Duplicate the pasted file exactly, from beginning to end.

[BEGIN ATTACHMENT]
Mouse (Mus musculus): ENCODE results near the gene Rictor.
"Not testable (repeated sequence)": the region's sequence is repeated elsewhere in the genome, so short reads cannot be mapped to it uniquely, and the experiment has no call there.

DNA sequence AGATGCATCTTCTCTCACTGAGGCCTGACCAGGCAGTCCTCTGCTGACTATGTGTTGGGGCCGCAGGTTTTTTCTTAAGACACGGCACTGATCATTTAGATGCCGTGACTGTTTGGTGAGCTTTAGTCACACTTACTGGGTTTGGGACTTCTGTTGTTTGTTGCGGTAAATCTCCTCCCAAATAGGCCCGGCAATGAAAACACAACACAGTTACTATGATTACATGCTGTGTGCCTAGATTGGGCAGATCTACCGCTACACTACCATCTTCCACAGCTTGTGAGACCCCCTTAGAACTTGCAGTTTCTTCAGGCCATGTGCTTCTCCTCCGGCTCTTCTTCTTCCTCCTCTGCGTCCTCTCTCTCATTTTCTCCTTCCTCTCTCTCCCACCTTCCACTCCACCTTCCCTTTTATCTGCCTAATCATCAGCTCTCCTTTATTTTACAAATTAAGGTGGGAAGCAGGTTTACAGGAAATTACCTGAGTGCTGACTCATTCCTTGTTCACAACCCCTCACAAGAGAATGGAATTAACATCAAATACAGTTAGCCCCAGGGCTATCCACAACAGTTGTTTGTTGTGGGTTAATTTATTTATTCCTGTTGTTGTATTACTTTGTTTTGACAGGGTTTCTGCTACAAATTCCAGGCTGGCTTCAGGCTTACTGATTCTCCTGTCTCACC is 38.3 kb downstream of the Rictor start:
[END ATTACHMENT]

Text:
Mouse (Mus musculus): ENCODE results near the gene Rictor.
"Not testable (repeated sequence)": the region's sequence is repeated elsewhere in the genome, so short reads cannot be mapped to it uniquely, and the experiment has no call there.

DNA sequence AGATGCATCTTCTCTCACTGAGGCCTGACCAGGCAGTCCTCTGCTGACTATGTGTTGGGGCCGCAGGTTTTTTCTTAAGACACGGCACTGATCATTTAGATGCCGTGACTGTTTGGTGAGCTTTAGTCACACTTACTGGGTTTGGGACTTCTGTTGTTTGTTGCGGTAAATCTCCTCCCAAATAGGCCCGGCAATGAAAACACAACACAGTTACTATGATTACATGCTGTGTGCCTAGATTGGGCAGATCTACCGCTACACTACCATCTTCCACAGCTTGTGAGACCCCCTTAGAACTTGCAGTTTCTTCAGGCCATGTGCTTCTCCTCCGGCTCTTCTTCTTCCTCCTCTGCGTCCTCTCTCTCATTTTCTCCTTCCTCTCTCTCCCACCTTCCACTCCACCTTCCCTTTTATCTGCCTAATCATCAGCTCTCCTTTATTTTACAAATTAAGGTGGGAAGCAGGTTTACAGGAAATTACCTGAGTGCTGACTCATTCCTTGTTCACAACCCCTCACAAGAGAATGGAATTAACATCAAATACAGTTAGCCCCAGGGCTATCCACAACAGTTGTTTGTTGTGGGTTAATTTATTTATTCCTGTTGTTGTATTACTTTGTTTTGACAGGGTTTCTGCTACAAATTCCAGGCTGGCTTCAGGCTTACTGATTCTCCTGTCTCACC is 38.3 kb downstream of the Rictor start: